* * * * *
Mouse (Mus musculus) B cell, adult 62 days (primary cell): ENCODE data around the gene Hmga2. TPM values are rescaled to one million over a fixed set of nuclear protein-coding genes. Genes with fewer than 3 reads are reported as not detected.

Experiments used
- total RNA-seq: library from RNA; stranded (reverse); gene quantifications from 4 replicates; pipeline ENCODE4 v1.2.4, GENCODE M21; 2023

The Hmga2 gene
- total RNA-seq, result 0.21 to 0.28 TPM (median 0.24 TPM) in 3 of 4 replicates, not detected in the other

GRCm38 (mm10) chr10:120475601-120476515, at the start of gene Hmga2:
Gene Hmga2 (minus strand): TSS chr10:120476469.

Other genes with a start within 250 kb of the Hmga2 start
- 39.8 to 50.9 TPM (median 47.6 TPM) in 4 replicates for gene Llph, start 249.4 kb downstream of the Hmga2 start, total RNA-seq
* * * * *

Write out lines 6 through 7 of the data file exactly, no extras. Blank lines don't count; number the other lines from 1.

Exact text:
GRCm38 (mm10) chr10:120475601-120476515, at the start of gene Hmga2:
Gene Hmga2 (minus strand): TSS chr10:120476469.